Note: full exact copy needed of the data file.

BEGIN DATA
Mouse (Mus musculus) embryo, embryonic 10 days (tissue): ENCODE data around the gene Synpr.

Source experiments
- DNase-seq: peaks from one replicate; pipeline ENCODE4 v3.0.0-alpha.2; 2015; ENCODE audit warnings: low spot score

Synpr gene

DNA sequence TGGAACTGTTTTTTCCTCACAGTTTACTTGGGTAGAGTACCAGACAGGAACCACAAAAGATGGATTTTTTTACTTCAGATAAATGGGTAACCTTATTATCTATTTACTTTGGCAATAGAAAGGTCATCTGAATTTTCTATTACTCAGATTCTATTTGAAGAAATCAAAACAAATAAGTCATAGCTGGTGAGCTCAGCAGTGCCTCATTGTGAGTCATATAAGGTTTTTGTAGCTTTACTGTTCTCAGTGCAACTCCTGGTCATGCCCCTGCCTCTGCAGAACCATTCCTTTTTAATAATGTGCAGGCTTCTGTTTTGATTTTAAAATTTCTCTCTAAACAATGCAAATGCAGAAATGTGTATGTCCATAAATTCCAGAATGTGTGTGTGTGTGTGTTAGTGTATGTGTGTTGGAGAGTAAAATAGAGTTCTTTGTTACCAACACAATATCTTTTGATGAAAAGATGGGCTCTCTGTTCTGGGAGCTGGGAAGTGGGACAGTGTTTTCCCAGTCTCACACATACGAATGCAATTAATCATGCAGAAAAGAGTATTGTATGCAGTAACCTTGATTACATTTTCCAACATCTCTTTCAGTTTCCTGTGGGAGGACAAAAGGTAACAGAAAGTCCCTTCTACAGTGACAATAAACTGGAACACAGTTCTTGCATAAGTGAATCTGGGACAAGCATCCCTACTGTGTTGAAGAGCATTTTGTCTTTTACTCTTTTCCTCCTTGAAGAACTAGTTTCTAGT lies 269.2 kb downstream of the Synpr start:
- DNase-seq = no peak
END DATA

Mouse (Mus musculus) embryo, embryonic 10 days (tissue): ENCODE data around the gene Synpr.

Source experiments
- DNase-seq: peaks from one replicate; pipeline ENCODE4 v3.0.0-alpha.2; 2015; ENCODE audit warnings: low spot score

Synpr gene

DNA sequence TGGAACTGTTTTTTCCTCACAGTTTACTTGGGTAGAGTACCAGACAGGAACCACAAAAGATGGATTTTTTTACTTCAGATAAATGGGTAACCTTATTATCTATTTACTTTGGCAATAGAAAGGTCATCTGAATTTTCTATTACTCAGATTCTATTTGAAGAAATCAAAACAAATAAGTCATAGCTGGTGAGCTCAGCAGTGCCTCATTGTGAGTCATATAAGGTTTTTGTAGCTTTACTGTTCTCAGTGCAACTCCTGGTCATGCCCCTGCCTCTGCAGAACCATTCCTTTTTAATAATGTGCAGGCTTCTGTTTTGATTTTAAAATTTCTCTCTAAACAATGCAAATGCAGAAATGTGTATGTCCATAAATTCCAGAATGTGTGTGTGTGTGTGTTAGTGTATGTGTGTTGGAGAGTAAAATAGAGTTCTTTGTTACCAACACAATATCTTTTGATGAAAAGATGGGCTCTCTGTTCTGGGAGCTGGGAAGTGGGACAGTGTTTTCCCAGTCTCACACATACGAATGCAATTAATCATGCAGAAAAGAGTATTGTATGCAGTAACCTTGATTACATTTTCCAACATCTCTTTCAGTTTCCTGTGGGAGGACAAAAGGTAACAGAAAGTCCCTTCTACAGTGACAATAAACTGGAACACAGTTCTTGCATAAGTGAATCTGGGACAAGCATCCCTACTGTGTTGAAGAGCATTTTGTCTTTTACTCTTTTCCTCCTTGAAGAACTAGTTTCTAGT lies 269.2 kb downstream of the Synpr start:
- DNase-seq = no peak